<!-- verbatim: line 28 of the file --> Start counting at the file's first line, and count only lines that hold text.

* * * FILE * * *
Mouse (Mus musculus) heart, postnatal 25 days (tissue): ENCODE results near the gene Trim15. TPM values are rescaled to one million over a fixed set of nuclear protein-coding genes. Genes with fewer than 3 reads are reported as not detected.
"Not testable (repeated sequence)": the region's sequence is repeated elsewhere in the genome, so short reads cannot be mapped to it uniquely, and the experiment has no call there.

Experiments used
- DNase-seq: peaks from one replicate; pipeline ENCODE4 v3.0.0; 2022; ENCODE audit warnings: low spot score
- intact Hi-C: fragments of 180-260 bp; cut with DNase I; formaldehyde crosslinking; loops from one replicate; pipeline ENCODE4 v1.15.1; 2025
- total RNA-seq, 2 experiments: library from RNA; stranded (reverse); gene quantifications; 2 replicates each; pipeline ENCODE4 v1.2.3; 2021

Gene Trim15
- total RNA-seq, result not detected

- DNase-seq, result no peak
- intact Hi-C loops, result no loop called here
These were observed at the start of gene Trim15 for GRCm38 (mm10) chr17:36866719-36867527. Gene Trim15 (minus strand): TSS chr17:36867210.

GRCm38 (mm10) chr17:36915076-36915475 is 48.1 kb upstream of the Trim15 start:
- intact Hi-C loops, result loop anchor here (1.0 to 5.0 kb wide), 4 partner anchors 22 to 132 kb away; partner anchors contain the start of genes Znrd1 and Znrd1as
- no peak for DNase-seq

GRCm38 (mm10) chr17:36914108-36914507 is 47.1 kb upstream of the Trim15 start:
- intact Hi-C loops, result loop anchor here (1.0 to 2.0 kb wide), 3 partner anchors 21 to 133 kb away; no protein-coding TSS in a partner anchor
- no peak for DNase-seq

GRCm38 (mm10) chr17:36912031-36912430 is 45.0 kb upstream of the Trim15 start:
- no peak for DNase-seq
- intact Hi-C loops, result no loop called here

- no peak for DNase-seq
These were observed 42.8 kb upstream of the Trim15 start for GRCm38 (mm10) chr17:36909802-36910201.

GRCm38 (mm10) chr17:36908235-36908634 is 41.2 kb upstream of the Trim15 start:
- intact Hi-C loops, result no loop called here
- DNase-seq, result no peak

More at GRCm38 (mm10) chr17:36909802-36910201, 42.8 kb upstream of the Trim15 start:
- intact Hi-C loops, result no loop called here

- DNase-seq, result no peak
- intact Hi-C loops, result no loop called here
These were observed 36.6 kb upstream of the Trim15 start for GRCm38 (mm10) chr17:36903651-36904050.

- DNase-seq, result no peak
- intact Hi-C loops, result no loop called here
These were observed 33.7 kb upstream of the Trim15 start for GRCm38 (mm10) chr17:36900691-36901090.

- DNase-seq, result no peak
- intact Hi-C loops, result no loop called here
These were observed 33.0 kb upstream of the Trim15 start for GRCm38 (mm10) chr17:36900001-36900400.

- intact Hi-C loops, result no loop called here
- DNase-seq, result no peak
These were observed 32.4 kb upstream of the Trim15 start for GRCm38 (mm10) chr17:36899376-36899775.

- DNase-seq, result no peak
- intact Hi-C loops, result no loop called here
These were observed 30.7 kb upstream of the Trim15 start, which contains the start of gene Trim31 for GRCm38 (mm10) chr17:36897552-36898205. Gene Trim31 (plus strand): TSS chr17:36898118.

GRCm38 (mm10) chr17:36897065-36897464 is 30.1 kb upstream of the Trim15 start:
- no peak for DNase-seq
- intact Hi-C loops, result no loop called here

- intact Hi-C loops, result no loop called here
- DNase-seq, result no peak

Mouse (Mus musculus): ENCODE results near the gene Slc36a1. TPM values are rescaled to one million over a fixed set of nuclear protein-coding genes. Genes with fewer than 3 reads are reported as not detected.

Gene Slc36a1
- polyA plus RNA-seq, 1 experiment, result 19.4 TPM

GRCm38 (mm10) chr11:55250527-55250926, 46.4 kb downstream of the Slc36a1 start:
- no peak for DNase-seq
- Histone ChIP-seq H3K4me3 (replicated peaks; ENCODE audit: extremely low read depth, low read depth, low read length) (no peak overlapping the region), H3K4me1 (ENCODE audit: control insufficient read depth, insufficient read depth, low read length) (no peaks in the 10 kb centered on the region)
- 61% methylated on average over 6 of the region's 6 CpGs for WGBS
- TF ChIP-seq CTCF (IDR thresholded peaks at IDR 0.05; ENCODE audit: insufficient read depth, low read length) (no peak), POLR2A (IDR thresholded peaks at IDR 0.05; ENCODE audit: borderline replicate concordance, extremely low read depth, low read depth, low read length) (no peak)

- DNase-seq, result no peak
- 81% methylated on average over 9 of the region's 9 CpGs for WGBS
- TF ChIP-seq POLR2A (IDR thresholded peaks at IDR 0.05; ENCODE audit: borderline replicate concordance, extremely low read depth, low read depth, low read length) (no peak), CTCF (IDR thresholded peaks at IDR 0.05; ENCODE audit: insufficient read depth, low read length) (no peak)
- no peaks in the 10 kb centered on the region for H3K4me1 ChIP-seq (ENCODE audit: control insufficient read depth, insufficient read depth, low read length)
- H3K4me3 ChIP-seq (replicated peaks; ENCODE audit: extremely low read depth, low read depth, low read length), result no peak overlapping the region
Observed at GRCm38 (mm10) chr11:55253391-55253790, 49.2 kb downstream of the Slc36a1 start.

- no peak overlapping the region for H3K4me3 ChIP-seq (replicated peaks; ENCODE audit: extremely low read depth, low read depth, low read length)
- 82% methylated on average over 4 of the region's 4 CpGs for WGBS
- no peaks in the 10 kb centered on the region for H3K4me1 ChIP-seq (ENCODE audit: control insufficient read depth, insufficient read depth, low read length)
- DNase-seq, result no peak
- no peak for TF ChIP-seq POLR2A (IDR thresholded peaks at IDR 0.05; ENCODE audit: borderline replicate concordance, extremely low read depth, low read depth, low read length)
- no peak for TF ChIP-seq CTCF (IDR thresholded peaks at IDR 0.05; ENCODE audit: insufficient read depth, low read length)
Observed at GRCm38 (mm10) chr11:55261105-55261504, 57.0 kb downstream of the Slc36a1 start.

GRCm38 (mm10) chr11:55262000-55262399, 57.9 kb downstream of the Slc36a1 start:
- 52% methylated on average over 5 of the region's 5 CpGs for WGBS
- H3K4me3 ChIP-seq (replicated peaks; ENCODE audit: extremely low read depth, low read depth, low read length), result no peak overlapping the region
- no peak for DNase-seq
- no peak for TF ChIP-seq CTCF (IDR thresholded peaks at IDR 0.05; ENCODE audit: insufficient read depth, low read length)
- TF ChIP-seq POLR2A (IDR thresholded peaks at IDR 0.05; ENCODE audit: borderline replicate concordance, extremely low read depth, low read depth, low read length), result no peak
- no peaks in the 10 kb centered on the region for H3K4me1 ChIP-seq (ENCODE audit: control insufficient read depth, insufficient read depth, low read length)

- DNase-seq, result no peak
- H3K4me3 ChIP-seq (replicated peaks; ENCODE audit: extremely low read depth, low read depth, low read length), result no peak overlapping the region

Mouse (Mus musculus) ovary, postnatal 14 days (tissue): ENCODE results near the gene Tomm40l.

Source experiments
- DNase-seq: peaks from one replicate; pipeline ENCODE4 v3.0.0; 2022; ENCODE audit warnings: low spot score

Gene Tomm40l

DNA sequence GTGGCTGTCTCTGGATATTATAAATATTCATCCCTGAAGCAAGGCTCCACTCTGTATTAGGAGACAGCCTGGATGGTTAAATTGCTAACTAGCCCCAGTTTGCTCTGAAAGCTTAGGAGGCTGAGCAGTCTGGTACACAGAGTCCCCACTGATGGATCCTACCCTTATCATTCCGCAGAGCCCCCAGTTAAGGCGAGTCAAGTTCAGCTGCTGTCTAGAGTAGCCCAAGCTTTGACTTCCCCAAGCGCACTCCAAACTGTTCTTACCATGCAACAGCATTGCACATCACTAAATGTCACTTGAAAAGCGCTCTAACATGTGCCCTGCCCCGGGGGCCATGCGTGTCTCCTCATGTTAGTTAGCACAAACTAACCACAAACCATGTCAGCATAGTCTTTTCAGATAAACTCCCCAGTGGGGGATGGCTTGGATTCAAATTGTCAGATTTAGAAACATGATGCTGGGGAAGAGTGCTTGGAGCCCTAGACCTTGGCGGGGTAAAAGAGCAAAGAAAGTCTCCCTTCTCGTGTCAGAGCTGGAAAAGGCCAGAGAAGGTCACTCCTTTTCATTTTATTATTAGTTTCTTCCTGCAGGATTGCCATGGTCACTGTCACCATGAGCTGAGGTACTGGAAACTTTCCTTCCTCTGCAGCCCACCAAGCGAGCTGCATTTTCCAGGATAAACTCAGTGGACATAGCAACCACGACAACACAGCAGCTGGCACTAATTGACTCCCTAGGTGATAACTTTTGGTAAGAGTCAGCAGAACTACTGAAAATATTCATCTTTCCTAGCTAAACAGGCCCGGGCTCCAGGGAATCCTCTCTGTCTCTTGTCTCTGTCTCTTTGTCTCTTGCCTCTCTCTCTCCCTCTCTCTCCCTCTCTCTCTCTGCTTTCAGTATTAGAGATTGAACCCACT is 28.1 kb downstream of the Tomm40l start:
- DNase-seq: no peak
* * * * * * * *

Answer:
- DNase-seq, result no peak